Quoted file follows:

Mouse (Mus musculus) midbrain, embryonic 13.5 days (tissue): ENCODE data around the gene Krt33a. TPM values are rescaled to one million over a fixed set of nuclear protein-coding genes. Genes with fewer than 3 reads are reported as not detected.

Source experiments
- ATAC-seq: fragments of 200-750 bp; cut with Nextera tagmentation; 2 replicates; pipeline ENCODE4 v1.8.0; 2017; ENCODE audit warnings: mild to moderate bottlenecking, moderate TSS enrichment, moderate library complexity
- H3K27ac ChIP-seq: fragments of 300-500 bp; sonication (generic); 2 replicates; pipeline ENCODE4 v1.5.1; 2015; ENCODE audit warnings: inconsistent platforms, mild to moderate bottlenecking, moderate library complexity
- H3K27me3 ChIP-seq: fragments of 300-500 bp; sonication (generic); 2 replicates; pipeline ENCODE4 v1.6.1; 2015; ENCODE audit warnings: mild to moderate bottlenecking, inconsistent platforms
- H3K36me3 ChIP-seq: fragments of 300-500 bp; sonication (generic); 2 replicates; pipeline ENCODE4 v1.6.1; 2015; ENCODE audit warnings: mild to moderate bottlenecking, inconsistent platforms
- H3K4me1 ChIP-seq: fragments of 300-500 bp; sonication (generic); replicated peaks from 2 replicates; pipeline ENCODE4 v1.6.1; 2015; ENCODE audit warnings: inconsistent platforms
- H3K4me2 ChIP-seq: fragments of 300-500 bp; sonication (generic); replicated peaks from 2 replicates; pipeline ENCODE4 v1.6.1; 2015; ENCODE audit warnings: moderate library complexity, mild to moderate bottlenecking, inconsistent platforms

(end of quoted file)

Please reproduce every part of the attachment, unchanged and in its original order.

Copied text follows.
Mouse (Mus musculus) midbrain, embryonic 13.5 days (tissue): ENCODE data around the gene Krt33a. TPM values are rescaled to one million over a fixed set of nuclear protein-coding genes. Genes with fewer than 3 reads are reported as not detected.

Source experiments
- ATAC-seq: fragments of 200-750 bp; cut with Nextera tagmentation; 2 replicates; pipeline ENCODE4 v1.8.0; 2017; ENCODE audit warnings: mild to moderate bottlenecking, moderate TSS enrichment, moderate library complexity
- H3K27ac ChIP-seq: fragments of 300-500 bp; sonication (generic); 2 replicates; pipeline ENCODE4 v1.5.1; 2015; ENCODE audit warnings: inconsistent platforms, mild to moderate bottlenecking, moderate library complexity
- H3K27me3 ChIP-seq: fragments of 300-500 bp; sonication (generic); 2 replicates; pipeline ENCODE4 v1.6.1; 2015; ENCODE audit warnings: mild to moderate bottlenecking, inconsistent platforms
- H3K36me3 ChIP-seq: fragments of 300-500 bp; sonication (generic); 2 replicates; pipeline ENCODE4 v1.6.1; 2015; ENCODE audit warnings: mild to moderate bottlenecking, inconsistent platforms
- H3K4me1 ChIP-seq: fragments of 300-500 bp; sonication (generic); replicated peaks from 2 replicates; pipeline ENCODE4 v1.6.1; 2015; ENCODE audit warnings: inconsistent platforms
- H3K4me2 ChIP-seq: fragments of 300-500 bp; sonication (generic); replicated peaks from 2 replicates; pipeline ENCODE4 v1.6.1; 2015; ENCODE audit warnings: moderate library complexity, mild to moderate bottlenecking, inconsistent platforms